Reason / Joanna AndreassonReason / Joanna AndreassonThis week Sen. Dianne Feinstein (D-Calif.) announced the latest version of her "assault weapon" ban. "Americans across the nation are asking Congress to reinstate the federal ban on military-style assault weapons and high-capacity magazines," she claims. "If we're going to put a stop to mass shootings and protect our children, we need to get these weapons of war off our streets."

Since this bill, like its predecessors, does not apply to firearms that Americans already possess, it won't actually take anything "off our streets"— or, to be more accurate, out of anyone's gun cabinet, basement, or garage. That's better than the alternative of mass confiscation, but it gives you a sense of Feinstein's dishonesty on this subject that she claims to be eliminating guns at the beginning of her press release, only to note five paragraphs later that "owners may keep existing weapons." Since Americans own more than 16 million guns that are covered by Feinstein's definition of "assault weapons," that is no minor detail.

Feinstein has not posted the text of her bill yet, but it sounds a lot like the 2017 version. The 2019 bill, like the previous one, bans "205 military-style assault weapons by name," along with any firearm that "accepts a detachable ammunition magazine and has one or more military characteristics," such as "a pistol grip, a forward grip, a barrel shroud, a threaded barrel or a folding or telescoping stock." It also "exempts by name more than 2,200 guns for hunting, household defense or recreational purposes," which is supposed to show us how generous Feinstein is being. But this list, which consumed nearly 100 pages of the 2017 bill, is completely gratuitous, since any gun that's not banned by name and does not fit the general definition would remain legal regardless of whether the bill said so explicitly.

The bill's arbitrariness should be obvious, since features that do not make a gun any more deadly in the hands of a mass shooter, such as a folding stock or a threaded barrel, nevertheless transform it into an intolerable "assault weapon," as opposed to a gun suitable for "hunting, household defense or recreational purposes." The picture above, which shows a Ruger Mini-14 Tactical Rifle and a Ruger Mini-14 Ranch Rifle, starkly illustrates Feinstein's silliness. The two models fire the same ammunition at the same rate and have the same magazine capacity. Yet the one on top was specifically banned by the 2017 bill, while the one on the bottom was specifically exempted.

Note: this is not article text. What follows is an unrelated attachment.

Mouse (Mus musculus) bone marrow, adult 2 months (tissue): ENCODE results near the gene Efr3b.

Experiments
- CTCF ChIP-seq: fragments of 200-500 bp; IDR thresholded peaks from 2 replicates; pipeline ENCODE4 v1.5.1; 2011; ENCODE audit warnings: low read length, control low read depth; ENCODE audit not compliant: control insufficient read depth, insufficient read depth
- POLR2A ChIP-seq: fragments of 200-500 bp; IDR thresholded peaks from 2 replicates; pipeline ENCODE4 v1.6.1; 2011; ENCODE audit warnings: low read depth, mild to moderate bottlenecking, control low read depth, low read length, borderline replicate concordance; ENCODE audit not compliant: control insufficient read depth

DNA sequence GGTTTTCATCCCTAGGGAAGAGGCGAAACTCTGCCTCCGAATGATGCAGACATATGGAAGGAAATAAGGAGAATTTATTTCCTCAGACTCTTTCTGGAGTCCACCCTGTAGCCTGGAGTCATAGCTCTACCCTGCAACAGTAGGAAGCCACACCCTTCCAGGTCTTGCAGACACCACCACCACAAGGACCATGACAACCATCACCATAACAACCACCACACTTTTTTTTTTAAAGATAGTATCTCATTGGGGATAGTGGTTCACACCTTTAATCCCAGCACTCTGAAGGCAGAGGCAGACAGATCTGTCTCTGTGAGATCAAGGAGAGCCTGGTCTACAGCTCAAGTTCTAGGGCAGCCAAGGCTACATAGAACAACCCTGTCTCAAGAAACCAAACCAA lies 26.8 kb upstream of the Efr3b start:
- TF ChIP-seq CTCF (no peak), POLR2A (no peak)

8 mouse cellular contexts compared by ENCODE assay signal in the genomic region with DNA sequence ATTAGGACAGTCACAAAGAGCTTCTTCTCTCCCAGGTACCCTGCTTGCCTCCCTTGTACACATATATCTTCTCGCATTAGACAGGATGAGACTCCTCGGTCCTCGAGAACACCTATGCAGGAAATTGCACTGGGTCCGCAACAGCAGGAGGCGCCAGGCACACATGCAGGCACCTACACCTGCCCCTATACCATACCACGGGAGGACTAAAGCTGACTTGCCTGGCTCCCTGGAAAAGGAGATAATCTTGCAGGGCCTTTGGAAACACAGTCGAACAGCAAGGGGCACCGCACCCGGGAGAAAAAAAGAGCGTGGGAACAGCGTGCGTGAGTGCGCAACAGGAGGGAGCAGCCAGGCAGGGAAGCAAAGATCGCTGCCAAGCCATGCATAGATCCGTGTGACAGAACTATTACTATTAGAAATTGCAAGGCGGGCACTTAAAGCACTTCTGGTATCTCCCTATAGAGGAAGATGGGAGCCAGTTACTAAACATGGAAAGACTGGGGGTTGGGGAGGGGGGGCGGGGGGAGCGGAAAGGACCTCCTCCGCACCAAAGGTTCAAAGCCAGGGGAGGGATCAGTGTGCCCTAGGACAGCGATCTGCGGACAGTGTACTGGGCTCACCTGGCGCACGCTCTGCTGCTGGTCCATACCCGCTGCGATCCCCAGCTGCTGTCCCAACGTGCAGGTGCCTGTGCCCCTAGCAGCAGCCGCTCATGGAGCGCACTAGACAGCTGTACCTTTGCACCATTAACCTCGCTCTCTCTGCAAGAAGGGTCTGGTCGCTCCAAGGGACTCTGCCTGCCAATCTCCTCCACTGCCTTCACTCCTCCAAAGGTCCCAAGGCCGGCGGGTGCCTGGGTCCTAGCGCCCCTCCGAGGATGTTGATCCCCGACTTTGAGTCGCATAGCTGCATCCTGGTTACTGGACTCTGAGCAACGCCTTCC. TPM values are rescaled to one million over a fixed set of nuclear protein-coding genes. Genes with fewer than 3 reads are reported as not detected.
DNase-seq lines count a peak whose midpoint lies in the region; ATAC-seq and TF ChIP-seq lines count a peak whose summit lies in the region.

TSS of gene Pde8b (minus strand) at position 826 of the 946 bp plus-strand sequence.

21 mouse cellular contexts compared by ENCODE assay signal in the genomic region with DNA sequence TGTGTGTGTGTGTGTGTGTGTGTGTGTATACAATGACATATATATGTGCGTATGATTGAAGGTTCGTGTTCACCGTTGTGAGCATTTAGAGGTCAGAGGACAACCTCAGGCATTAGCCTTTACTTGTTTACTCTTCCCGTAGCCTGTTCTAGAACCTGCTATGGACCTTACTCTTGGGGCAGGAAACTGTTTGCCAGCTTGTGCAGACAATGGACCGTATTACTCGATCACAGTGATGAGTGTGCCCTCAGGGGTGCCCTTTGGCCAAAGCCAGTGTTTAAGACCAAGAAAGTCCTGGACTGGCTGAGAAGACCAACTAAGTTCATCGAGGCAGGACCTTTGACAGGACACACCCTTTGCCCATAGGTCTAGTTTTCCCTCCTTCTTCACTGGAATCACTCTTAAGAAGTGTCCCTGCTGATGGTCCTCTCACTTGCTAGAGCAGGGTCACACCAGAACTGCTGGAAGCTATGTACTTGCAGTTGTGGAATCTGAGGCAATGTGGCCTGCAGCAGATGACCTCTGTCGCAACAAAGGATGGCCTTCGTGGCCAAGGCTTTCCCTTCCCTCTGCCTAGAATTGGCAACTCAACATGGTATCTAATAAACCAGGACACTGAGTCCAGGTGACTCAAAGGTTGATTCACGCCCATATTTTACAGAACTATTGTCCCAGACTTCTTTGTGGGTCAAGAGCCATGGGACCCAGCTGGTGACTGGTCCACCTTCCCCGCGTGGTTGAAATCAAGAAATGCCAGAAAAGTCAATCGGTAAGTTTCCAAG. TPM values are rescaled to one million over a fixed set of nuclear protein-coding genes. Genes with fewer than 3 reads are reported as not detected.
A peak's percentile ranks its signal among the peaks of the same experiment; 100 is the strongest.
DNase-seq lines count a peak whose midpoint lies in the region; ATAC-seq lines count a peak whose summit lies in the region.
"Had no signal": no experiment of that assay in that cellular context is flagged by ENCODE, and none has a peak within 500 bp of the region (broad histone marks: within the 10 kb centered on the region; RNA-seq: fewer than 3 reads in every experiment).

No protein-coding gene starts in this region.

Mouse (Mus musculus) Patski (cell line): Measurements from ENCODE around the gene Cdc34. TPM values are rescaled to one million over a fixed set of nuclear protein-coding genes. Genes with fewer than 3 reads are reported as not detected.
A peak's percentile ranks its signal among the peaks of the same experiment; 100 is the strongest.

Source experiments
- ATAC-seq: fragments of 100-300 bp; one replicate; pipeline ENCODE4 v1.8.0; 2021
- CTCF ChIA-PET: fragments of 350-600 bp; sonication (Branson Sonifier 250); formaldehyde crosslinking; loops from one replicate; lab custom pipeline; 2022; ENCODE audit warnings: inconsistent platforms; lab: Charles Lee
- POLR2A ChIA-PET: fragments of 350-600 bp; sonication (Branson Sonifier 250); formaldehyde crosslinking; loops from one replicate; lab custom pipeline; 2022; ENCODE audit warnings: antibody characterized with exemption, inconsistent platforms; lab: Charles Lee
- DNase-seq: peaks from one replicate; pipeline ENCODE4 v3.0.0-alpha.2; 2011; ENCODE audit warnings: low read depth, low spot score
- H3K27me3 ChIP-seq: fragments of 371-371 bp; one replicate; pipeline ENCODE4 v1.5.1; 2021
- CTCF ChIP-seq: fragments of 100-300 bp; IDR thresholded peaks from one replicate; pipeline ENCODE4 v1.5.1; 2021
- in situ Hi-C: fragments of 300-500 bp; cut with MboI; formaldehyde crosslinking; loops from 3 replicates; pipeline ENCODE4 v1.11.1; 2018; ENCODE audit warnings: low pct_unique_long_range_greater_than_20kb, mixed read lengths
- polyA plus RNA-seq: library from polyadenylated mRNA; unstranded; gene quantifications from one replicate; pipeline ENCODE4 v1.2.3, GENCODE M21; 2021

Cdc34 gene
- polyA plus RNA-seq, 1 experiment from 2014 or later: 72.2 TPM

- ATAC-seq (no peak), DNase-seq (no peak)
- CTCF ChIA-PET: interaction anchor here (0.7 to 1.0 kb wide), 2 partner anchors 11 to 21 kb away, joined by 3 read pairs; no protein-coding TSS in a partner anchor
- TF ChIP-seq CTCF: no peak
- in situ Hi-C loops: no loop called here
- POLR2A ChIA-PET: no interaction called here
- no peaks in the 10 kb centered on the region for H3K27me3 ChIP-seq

Thordsen CustomsThordsen CustomsThe 2019 bill includes a new provision that provides further evidence of Feinstein's wacky approach to gun control. According to the senator's press release, the bill "bans Thordsen-type grips and stocks that are designed to evade a ban on assault weapons." Feinstein is talking about products like the FRS-15 Enhanced Stock Kit (left), made by the California company Thordsen Customs. The kit replaces an adjustable stock and pistol grip on a gun that would otherwise qualify as a prohibited "assault weapon" under state bans like California's. Once you switch out the parts, the gun has neither of those forbidden features. In other words, the kit enables a gun owner to comply with an "assault weapon" ban, which Feinstein perversely characterizes as evading the ban.

"What our rifle stock does is remove both of those individually named items and replace them with a single-piece, solid, traditional-style rifle stock like you can find on any other traditional-style rifle," says Alan Thordsen, founder and CEO of Thordsen Customs. "That's all it does."

Thordsen is bemused by Feinstein's disapproval of products that enable people to follow the arbitrary dictates of legislation like hers. "We are complying with the ban," he says. "If there's a feature that is banned, we change the feature. That's not evading. That's not skirting the law or violating the spirit of the law. We are conforming with the law and creating products that enable law-abiding people to keep their legal firearms in a legal configuration so that they are not criminals."

Although "they singled our product out by name," Thordsen says, "more generally they were talking about any device or product that will convert your current assault-weapon configuration to a non-assault-weapon configuration," which is "one step closer to a total semiautomatic rifle ban....The whole thought of banning parts or devices that will take your possibly noncompliant firearm, if this bill were to pass, and make it compliant again is ridiculous."

By the same logic (if that's the right word), smooth rifle barrels should be banned because they can replace threaded barrels, transforming a prohibited "assault weapon" into a legal gun. The problem here is not sneaky entrepreneurs like Thordsen but irrational legislators like Feinstein. Thordsen's real offense, one suspects, is highlighting how pointless bills like Feinstein's are.

"Military-style assault rifles are the weapons of choice for mass murderers," Sen Chris Murphy (D-Conn.) claims in Feinstein's press release. That is not true, since mass shooters are much more likely to use handguns. Even if it were true, and even if a bill like Feinstein's could make those "military-style assault rifles" disappear (which it does not even purport to do), mass murderers would still have plenty of equally lethal options. It therefore requires colossal chutzpah or monumental self-delusion for Feinstein to claim her ban would "put a stop to mass shootings."